All the more important, then, when a paperback anthology comes along that exceeds our expectations. Such an anthology is Peter Crowther’s Mars Probes, which is quite simply one of the best SF books of the year. The table of contents reveals an impressive, multi-generational array of writers: a reprint of one of Ray Bradbury’s lesser-known Mars stories followed by original stories from Eric Brown, Paul Di Filippo, Alastair Reynolds, Mike Resnick and M. Shayne Bell, James Lovegrove, Scott Edelman, Ian McDonald, Allen Steele, Stephen Baxter, Gene Wolfe, Paul McAuley, James Morrow, Brian Aldiss, Patrick O’Leary, and Michael Moorcock. (I will note without comment that this is an all-male lineup — “note” because it should be noted, “without comment” because, as I have recently discovered during the course of my own editorial project, the contents of an anthology are not selected as much as they emerge.) The stories themselves are of uniformly high quality; perhaps even more importantly, they are not at all uniform in their approach to the anthology’s theme, although they can be loosely grouped into those that take Mars literally — core science fiction that suggests more or less believable futures — and those that take Mars figuratively — stories that are more interested in the idea of Mars that in the literal planet, including several stories that refer explicitly to the canon of Mars fiction.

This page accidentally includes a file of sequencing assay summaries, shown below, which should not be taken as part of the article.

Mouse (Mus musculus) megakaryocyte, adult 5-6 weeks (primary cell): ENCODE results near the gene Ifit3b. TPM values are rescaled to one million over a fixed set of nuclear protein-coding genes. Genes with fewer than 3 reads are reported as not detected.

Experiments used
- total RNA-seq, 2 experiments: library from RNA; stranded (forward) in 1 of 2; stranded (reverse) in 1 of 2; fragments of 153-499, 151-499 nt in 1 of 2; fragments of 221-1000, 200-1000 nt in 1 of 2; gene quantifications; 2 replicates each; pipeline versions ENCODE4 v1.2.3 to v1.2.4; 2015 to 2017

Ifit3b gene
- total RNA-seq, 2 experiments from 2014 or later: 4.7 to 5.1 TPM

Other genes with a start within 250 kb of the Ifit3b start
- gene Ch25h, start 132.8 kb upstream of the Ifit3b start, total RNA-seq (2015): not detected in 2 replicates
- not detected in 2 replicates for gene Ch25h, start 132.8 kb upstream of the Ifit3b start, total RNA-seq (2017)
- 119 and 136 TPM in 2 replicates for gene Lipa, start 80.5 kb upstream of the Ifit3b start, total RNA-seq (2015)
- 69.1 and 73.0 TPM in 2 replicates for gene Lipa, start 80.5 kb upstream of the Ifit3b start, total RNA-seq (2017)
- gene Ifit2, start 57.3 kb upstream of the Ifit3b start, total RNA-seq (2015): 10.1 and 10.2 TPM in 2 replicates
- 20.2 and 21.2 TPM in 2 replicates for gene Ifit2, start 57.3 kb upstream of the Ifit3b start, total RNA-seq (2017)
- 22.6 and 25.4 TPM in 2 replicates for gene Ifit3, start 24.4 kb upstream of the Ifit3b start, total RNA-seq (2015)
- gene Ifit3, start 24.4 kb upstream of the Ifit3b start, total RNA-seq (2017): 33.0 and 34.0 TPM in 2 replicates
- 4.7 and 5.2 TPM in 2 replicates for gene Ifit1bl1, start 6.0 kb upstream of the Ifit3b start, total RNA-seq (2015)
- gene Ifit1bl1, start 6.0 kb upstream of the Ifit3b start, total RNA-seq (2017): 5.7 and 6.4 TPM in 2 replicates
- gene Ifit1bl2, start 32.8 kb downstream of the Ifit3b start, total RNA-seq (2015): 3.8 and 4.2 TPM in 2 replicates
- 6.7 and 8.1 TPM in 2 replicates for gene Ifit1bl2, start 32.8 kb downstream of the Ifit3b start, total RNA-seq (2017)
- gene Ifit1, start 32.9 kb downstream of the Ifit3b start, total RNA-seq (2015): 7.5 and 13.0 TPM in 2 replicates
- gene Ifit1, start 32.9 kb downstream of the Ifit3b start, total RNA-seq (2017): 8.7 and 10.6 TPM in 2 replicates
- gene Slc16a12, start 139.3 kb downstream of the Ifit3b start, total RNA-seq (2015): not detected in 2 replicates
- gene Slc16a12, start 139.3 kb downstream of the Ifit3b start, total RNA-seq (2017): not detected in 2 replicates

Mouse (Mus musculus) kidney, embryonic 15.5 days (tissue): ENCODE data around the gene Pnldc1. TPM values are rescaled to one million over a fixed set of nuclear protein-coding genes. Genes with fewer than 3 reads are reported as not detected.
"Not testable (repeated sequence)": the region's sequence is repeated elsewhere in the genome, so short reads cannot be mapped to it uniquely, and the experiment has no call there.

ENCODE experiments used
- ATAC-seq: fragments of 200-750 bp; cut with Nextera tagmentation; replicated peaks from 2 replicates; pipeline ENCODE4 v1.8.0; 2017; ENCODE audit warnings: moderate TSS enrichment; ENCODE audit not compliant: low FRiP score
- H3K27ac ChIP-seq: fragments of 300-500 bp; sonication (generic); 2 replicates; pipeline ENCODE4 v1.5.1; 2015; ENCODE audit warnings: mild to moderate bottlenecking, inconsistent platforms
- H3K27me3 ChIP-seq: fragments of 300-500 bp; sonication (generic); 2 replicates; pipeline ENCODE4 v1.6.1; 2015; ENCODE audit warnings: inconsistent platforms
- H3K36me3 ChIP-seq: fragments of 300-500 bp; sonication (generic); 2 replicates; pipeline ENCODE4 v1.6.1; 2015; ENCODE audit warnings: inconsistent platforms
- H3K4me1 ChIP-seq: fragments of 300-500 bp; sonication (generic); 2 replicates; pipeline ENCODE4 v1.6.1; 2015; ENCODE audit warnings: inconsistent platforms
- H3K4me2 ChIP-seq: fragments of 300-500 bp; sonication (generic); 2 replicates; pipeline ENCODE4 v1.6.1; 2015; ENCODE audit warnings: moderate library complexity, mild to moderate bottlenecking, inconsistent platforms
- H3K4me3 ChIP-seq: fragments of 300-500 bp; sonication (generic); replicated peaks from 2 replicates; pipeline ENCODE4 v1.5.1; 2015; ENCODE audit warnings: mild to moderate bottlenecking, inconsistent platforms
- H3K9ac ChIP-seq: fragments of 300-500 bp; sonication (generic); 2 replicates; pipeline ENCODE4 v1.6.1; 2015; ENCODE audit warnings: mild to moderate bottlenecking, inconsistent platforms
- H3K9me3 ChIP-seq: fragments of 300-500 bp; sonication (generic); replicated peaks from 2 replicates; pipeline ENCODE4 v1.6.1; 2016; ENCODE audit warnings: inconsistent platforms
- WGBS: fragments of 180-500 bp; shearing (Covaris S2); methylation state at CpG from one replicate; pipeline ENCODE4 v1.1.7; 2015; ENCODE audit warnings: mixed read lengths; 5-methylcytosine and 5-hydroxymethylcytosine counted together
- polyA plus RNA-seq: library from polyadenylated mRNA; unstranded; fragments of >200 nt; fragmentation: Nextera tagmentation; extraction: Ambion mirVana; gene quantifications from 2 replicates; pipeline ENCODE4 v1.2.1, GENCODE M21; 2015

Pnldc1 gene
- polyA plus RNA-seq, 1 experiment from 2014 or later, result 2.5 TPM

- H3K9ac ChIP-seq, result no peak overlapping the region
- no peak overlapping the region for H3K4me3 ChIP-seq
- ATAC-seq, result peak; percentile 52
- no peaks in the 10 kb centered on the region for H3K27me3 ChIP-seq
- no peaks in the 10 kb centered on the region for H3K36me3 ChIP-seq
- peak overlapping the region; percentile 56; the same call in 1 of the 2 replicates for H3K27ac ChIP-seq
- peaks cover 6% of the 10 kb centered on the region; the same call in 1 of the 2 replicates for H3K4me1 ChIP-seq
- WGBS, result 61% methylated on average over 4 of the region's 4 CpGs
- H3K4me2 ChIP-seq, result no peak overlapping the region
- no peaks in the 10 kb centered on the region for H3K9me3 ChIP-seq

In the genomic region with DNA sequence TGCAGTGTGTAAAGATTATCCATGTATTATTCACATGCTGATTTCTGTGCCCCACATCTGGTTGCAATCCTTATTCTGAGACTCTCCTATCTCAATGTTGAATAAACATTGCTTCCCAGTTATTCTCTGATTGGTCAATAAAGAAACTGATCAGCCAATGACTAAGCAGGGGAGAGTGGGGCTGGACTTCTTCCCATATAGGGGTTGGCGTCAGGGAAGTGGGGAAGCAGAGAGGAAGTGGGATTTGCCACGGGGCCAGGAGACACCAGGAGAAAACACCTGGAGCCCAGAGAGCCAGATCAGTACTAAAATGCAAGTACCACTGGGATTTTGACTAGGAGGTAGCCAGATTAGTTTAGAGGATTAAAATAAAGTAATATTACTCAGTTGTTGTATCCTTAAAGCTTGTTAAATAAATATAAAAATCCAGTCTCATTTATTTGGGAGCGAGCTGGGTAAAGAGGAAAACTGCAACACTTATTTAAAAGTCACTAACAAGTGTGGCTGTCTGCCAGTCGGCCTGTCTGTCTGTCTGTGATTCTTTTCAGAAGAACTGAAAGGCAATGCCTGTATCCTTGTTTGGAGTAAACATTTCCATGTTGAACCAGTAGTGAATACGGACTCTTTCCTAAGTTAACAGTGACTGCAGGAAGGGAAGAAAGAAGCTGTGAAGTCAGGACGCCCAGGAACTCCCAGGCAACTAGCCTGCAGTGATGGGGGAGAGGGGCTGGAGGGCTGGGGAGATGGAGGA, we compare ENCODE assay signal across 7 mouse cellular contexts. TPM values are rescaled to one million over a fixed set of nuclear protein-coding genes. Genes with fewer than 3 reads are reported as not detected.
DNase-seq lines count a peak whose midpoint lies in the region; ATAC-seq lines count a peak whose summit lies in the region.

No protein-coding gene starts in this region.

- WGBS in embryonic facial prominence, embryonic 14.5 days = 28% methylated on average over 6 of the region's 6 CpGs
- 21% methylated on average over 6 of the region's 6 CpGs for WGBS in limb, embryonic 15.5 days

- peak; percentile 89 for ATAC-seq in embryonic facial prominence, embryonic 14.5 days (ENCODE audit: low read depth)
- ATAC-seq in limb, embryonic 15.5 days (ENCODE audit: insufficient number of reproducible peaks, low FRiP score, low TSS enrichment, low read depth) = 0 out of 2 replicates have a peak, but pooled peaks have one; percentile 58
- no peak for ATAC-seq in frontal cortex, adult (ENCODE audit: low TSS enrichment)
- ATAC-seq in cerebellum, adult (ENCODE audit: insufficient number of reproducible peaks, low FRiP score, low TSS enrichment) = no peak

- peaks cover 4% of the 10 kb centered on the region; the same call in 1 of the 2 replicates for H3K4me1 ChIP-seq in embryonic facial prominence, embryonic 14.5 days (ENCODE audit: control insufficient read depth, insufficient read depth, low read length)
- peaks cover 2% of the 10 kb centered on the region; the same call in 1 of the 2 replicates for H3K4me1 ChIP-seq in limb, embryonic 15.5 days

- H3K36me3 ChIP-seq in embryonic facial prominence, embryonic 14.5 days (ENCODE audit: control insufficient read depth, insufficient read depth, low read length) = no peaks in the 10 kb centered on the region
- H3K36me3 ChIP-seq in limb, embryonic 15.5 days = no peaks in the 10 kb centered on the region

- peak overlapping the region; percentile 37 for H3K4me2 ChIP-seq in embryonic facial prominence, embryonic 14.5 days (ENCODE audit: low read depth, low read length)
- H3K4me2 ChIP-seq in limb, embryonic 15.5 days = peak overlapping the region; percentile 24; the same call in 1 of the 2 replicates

In the former category we find Brown’s “Myths of the Martian Future”, in which native Martians of the far future discover that key elements of their race’s mythology derive from interventions, past and present, by residents of a nearby planet, and Reynolds’s “The Real Story”, whose journalist narrator discovers that the events surrounding the first human landing on Mars were far more complicated than the public ever knew. McDonald’s “The Old Cosmonaut and the Construction Worker Dream of Mars” alternates between the stories of a cosmonaut whose Mars mission was scrubbed at the last minute and a construction worker whose projected consciousness animates a worker robot on Mars, while Baxter’s “Martian Autumn” tells of a Mars whose history may enable a shattered Earth to rebuild itself. Wolfe’s “The Shields of Mars” tells of a human and alien staffing an isolated Martian outpost who unexpectedly find themselves needed to defend against terrorist attacks; Aldiss’s “Near Earth Object” begins with scanning the skies for threatening meteors and moves through time travelers and alien artifacts to no less than the ultimate fate of the universe — in 17 pages, no less.